A large per­cent­age of the bugs found in soft­ware are due to im­proper data han­dling. This col­umn analy­ses a few im­por­tant types of ‘data bugs’ as well as some well-known his­tor­i­cal ex­am­ples.


bvery pro­gram ma­nip­u­lates data. Mis­takes or prob­lems in this data ma­nip­u­la­tion can re­sult in nu­mer­ous bugs. Data bugs can oc­cur due to a num­ber of rea­sons. For in­stance, be­cause of the wrong choice of data types (e.g., us­ing an in­te­ger in­stead of float, and vice versa) or the loss of data due to con­ver­sions be­tween data types (e.g., down­cast from a float value to an in­te­ger value). They could also oc­cur be­cause of im­ple­men­ta­tion con­straints in han­dling cer­tain data type val­ues (e.g., in­te­gers will over­flow if the value is be­yond the range it can hold), and the pe­cu­liar­i­ties of lan­guage con­structs in han­dling cer­tain data types (e.g., bugs be­cause of box­ing and un­box­ing op­er­a­tions in lan­guages like gava). We’ll un­der­stand some of these prob­lems with the help of cod­ing or his­toric ex­am­ples.

Per­haps Y2h is the most widely known ex­am­ple of data-re­lated bugs. Date- and time-re­lated prob­lems seem to be com­mon in com­puter sys­tems. For ex­am­ple, con­sider the prob­lem of the year 2038 in UkIu sys­tems, which is the re­sult of hav­ing cho­sen a shorter data type than re­quired. Most UkIu/Linux sys­tems use a 32-bit signed in­te­ger to rep­re­sent time ( type­def’ed as time_t in C). For each sec­ond, the in­te­ger is in­cre­mented. As we know, the range of val­ues a signed in­te­ger can rep­re­sent Ls −231 to +231 − 1, wKLFK Ls −2147483648 WR 2147483647. This rep­re­sents the time start­ing from 00:00:00 gan­uary 1, 1970 (WKH WLPH wKHn 81,; wDs GHYHlRSHG) WR 3:14:07 gan­uary 19, 2038. So, once the time counter value reaches 2147483647, LW wLll RYHUflRw WR − 2147483648.

This is known as ‘The Year 2038 Prob­lem’. For ex­am­ple, it can cause bugs and prob­lems in the ap­pli­ca­tions that use sys­tem time for cal­cu­la­tions. As­sume that you ap­ply for a 30-year home loan, and the ap­pli­ca­tion your bank uses runs on a UkIu/ Linux ma­chine and makes use of this sys­tem time. The cal­cu­la­tion of your loan’s in­ter­est will give wrong re­sults be­cause of the Year 2038 prob­lem. If the long type were used for stor­ing the time, we could have avoided this prob­lem—the range of the long data type is per­haps suf­fi­cient for rep­re­sent­ing the time for thou­sands of years into the fu­ture. Hence, this is clas­si­fied as a data bug.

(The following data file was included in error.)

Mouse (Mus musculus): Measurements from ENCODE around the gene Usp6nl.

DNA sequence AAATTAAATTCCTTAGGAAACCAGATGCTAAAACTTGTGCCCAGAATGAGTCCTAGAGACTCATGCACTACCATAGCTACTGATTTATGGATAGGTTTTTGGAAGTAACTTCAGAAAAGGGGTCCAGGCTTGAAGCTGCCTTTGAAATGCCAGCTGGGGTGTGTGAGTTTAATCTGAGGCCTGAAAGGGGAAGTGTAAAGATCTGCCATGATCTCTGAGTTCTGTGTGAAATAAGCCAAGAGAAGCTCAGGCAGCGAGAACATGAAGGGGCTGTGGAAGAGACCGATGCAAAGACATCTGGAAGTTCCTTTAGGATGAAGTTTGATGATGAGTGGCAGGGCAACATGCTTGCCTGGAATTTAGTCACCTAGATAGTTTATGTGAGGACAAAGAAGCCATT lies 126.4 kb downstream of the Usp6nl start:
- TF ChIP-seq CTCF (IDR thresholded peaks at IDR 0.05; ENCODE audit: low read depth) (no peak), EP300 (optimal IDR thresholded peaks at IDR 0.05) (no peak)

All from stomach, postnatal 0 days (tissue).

The pe­cu­liar­i­ties of data types, and their be­hav­iour in com­put­ers, can also cause bugs. A good ex­am­ple is the EHKDYLRXU RI flRDWLnJ-SRLnW nXPEHUs, wKLFK FRXlG RIWHn EH un­in­tu­itive for pro­gram­mers. ‘Cat­a­strophic can­cel­la­tion’ RFFXUs wKHn wH sXEWUDFW WwR nHDUly HTXDl flRDWLnJ­point num­bers. Con­sider the val­ues x = 0.54617 and y = 0.54601; the ex­act dif­fer­ence in value is d = 0.00016. How­ever, if four-digit arith­metic with round­ing is used, then, x’ = 0.5462, y’ = 0.5460 and d’ = 0.0002. Hence the rel­a­tive er­ror is:

| d – d’ | / | d | = 0.25

This is quite large! When a large num­ber of com­pu­ta­tions are per­formed with such an er­ror, the fi­nal ac­cu­mu­lated er­ror can be huge. To give a his­tor­i­cal HxDPSlH, Ln 1984, LW wDs GLsFRYHUHG WKDW WKH 9DnFRXYHU sWRFN HxFKDnJH wDs XnGHU-YDlXHG Ey 48 SHU FHnW, com­pared to its real value, be­cause of an ac­cu­mu­lat­ing er­ror in us­ing float­ing-point num­bers! This prob­lem was be­cause of the slow ac­cu­mu­la­tion of round-off er­rors over time. The com­pu­ta­tion was per­formed us­ing three dec­i­mal places in­stead of four; and in­stead of round­ing, trun­ca­tion was used.

Be­cause dig­i­tal com­put­ers have to store num­bers in D fixHG-sLzH PHPRUy DUHD (sDy 4 EyWHs IRU Dn LnWHJHU), there are a range of val­ues they can­not store; when you DWWHPSW WR sWRUH YDlXHs RXWsLGH WKH UDnJH, RYHUflRw FDn RFFXU. AnRWKHU GLI­fiFXlWy Ln sWRULnJ YDlXHs Ls WKDW WKH range of val­ues an in­te­ger can store is not sym­met­ri­cal. For ex­am­ple, a signed byte (it has 8 bits of stor­age sSDFH) FDn sWRUH WKH UDnJH RI YDlXHs -128 WR +127. 1RWH the asym­me­try in these two val­ues—it is -128 and


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